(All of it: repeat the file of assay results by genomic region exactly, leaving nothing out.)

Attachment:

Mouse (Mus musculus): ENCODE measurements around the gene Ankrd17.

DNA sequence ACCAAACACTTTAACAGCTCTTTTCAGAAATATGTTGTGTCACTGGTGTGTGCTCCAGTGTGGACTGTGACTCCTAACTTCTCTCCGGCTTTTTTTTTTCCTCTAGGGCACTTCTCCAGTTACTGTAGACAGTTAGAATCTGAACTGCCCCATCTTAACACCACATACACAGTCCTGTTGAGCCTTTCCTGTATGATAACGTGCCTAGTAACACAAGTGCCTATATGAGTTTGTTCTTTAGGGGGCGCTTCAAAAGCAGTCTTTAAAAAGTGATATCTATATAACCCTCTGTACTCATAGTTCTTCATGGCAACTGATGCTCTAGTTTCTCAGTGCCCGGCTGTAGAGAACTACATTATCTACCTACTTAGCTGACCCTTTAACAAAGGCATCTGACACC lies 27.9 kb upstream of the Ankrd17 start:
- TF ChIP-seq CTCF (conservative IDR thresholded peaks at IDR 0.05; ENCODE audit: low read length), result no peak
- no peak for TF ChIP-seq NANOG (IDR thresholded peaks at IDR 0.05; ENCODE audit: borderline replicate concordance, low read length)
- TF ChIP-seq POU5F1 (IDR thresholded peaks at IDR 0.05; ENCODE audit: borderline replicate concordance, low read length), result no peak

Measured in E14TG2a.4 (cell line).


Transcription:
Mouse (Mus musculus): ENCODE measurements around the gene Ankrd17.

DNA sequence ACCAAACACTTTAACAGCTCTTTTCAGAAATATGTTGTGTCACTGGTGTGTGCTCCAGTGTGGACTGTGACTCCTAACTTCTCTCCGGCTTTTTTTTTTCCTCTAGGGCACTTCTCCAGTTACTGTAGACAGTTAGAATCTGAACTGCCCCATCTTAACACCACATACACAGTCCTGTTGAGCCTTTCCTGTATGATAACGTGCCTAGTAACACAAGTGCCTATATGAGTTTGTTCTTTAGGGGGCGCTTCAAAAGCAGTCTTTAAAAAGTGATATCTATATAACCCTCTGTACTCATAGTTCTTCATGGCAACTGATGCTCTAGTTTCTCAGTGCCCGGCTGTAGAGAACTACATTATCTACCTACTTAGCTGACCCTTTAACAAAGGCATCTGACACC lies 27.9 kb upstream of the Ankrd17 start:
- TF ChIP-seq CTCF (conservative IDR thresholded peaks at IDR 0.05; ENCODE audit: low read length), result no peak
- no peak for TF ChIP-seq NANOG (IDR thresholded peaks at IDR 0.05; ENCODE audit: borderline replicate concordance, low read length)
- TF ChIP-seq POU5F1 (IDR thresholded peaks at IDR 0.05; ENCODE audit: borderline replicate concordance, low read length), result no peak

Measured in E14TG2a.4 (cell line).